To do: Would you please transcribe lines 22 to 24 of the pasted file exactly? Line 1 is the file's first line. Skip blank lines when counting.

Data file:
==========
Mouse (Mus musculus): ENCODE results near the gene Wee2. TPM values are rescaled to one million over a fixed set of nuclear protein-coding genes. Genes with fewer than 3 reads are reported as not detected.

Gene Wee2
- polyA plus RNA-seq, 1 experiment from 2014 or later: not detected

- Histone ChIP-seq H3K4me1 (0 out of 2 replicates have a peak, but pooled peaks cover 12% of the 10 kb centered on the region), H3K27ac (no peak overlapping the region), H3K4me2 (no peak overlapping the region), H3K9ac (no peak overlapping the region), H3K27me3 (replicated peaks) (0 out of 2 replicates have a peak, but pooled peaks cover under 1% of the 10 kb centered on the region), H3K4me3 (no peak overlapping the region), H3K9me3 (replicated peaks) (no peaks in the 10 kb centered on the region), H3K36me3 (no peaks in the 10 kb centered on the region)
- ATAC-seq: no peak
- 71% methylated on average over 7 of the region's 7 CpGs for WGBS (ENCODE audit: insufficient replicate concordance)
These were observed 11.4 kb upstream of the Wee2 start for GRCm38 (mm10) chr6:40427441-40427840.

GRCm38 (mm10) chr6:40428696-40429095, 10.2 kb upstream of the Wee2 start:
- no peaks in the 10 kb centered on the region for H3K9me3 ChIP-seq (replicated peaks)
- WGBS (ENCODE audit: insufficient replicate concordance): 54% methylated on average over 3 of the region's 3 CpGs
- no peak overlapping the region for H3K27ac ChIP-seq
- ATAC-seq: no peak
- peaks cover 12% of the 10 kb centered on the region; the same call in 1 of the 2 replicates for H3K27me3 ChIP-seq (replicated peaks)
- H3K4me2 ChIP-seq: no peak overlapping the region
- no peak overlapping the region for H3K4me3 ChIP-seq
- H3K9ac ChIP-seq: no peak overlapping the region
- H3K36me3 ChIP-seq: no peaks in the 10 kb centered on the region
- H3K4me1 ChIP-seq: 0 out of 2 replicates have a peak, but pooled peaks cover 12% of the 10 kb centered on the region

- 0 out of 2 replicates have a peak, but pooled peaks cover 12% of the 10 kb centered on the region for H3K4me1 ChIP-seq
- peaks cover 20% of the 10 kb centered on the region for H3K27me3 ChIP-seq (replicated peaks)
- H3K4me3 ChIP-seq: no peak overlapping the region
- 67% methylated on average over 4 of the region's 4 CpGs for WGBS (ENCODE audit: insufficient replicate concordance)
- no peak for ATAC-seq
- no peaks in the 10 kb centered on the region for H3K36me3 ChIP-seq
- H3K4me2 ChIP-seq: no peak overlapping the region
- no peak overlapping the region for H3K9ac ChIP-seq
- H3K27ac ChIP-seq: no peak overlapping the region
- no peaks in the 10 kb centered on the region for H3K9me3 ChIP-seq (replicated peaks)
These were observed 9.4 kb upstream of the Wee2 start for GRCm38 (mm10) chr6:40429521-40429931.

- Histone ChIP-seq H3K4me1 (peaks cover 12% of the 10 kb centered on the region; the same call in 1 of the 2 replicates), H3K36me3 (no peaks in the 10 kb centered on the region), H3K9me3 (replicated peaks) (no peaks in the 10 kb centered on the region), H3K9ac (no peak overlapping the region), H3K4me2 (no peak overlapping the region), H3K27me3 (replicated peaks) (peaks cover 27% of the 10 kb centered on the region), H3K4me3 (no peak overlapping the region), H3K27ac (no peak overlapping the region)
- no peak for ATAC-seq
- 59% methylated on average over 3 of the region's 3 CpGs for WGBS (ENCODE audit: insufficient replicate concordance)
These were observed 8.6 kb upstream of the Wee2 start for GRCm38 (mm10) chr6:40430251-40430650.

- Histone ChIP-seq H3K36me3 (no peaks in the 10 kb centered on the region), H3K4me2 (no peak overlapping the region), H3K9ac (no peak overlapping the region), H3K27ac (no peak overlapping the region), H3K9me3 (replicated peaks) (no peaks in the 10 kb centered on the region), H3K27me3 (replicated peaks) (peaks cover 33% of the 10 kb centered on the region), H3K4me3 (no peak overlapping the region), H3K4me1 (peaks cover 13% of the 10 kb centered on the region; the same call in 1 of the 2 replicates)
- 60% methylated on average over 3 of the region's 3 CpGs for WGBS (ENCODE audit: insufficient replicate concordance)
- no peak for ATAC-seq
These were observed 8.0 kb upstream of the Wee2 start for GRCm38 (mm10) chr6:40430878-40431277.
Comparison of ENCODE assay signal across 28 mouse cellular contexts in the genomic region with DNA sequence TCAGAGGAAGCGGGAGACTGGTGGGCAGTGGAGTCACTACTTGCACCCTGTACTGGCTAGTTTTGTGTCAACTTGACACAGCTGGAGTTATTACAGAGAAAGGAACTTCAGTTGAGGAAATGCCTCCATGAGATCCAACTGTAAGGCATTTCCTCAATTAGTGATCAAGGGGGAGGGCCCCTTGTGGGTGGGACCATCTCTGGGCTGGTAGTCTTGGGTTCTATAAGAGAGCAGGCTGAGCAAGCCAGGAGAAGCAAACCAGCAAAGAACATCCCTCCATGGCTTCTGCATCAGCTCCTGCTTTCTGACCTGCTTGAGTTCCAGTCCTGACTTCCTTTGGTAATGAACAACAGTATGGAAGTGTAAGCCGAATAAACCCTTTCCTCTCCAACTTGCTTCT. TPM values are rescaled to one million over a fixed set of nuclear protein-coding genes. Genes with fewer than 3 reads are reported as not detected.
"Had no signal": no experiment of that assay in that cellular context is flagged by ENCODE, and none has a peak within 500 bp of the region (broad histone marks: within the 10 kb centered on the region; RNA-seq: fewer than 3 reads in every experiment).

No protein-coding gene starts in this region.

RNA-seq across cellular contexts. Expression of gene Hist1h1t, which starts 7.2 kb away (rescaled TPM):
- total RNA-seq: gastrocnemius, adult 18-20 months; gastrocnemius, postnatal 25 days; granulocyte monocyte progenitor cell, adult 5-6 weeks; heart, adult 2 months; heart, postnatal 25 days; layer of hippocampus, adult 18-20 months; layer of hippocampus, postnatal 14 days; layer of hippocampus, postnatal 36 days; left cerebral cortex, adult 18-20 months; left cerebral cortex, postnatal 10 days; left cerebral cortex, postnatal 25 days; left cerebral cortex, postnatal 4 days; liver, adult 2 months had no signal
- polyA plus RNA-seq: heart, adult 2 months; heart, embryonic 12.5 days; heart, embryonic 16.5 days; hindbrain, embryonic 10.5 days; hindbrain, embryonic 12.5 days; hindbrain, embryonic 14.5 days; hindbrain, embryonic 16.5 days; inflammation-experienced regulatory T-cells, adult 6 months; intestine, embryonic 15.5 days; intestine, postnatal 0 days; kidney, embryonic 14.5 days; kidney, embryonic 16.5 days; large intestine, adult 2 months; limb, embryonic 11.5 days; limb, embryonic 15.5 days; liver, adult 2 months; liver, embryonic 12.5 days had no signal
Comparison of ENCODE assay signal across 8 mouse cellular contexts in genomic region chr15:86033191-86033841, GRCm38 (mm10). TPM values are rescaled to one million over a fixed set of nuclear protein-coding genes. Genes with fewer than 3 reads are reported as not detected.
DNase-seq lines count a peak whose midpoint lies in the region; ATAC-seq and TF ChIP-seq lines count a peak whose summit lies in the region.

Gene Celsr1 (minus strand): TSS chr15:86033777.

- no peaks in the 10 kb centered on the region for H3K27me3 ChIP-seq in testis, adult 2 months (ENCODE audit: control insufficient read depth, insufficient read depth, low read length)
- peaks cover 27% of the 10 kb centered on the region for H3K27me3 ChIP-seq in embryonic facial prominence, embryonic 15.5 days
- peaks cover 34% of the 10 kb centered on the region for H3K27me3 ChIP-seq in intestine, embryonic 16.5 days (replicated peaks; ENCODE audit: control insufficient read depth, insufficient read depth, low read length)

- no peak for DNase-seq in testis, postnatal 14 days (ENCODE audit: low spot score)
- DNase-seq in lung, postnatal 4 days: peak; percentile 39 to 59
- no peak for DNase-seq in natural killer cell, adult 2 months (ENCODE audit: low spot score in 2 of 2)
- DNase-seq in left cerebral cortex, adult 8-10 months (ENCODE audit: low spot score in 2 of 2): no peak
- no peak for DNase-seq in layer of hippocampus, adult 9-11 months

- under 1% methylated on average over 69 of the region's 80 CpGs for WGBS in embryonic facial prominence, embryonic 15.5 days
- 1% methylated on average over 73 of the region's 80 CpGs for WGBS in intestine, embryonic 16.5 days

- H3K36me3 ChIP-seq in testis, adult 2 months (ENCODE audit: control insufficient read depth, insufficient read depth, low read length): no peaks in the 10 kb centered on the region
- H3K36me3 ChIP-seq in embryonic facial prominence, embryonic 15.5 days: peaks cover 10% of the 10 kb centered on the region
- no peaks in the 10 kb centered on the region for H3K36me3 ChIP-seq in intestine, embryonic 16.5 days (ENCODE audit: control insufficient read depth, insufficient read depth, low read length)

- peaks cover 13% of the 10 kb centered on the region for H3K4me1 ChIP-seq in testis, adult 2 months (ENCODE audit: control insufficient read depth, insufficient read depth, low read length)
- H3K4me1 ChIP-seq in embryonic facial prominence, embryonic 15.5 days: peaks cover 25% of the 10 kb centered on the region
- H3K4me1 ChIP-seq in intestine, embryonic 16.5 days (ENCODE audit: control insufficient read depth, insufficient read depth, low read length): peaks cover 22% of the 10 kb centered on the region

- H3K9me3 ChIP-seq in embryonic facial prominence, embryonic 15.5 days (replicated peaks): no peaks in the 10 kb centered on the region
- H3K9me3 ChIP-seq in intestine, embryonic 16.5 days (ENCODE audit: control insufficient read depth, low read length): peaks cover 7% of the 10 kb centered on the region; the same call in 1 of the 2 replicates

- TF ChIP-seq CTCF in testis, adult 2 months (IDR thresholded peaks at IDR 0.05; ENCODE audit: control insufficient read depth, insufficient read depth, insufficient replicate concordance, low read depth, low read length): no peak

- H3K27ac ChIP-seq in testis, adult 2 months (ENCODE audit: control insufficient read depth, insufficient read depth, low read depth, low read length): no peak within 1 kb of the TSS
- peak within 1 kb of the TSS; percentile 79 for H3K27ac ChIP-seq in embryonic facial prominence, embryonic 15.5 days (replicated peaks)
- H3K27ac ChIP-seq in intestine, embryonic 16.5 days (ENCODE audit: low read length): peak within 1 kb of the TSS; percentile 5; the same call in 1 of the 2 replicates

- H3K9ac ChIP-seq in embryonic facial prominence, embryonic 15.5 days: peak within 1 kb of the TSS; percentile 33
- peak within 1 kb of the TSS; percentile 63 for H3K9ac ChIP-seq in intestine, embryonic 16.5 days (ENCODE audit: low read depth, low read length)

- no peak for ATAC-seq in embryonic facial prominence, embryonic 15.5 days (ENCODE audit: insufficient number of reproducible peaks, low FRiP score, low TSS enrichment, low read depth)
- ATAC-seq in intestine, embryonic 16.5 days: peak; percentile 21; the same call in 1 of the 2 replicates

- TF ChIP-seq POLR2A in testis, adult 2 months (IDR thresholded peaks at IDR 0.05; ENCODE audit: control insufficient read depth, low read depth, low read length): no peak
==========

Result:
- 67% methylated on average over 4 of the region's 4 CpGs for WGBS (ENCODE audit: insufficient replicate concordance)
- no peak for ATAC-seq
- no peaks in the 10 kb centered on the region for H3K36me3 ChIP-seq